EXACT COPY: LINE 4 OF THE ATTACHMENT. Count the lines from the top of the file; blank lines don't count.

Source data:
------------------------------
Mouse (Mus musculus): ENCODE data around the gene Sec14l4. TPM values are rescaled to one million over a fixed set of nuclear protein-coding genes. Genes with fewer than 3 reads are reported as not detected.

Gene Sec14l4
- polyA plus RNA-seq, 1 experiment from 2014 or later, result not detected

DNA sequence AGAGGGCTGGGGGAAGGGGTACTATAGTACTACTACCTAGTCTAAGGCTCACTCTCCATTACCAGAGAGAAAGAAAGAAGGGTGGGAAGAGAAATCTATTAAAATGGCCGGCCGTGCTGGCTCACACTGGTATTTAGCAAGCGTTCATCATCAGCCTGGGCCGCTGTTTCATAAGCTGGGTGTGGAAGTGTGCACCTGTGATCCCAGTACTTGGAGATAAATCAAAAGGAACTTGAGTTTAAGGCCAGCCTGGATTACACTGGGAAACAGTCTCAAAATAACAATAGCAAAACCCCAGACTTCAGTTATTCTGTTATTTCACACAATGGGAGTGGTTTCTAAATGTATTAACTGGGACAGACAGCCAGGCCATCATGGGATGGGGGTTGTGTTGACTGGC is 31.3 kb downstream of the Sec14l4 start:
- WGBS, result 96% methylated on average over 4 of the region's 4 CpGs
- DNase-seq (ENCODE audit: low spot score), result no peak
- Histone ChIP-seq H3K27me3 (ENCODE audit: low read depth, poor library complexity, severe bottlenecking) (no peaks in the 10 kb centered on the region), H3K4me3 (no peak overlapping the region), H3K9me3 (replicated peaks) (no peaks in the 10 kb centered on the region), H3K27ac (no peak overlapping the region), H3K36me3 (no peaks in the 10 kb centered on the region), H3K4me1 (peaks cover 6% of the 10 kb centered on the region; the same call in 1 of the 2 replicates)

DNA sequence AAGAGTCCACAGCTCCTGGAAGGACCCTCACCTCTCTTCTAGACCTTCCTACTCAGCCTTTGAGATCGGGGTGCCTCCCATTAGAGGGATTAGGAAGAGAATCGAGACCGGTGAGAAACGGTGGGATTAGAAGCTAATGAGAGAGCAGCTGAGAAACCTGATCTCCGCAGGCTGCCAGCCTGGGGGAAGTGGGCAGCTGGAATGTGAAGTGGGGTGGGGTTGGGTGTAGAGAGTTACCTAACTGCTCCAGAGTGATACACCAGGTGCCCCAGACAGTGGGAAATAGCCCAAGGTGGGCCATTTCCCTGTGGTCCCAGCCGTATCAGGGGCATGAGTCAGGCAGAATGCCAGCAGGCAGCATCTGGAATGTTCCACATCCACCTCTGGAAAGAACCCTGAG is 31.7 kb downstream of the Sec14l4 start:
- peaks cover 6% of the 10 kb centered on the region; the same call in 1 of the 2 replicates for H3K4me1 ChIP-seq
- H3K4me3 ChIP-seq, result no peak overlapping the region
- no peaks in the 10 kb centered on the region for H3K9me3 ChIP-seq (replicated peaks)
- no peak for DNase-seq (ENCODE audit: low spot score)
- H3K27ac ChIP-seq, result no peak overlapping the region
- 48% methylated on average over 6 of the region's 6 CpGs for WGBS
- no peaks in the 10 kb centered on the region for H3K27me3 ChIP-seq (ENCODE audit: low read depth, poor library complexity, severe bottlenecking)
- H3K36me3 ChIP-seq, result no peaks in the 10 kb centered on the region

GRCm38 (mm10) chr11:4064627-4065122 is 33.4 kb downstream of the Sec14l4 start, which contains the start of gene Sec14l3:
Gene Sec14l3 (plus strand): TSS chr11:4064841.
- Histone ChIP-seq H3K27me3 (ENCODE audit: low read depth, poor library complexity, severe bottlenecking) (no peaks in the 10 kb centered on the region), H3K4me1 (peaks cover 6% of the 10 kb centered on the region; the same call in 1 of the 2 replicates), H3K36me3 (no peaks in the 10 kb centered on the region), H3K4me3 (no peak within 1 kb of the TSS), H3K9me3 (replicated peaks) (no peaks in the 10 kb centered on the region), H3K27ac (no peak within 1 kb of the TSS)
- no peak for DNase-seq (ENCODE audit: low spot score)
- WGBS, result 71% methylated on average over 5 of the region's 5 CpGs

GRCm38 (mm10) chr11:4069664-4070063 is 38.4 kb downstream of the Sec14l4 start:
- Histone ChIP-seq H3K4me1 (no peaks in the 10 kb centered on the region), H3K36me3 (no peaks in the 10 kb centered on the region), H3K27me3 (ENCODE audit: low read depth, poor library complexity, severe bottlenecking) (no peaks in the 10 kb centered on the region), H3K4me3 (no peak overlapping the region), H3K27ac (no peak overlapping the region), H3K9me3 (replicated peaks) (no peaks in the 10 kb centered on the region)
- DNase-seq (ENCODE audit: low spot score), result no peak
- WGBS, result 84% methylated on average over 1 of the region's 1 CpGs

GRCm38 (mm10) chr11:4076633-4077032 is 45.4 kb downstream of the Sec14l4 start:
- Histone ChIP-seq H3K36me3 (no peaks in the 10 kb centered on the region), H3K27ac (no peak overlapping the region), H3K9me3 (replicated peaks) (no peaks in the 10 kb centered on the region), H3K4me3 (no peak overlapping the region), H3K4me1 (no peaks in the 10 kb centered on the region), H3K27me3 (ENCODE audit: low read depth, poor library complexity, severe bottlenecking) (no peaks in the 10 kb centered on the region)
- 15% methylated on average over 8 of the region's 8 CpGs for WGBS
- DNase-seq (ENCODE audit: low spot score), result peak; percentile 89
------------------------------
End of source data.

DNA sequence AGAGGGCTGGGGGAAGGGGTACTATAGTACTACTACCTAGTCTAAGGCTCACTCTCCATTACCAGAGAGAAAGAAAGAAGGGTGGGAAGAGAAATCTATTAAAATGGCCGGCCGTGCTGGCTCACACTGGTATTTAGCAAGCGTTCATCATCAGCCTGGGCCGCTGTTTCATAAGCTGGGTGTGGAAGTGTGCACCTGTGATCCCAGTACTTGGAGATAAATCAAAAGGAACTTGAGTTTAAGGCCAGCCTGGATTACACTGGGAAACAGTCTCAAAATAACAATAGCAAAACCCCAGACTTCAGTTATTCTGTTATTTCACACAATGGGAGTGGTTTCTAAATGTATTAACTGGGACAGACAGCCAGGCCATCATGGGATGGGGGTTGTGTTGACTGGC is 31.3 kb downstream of the Sec14l4 start: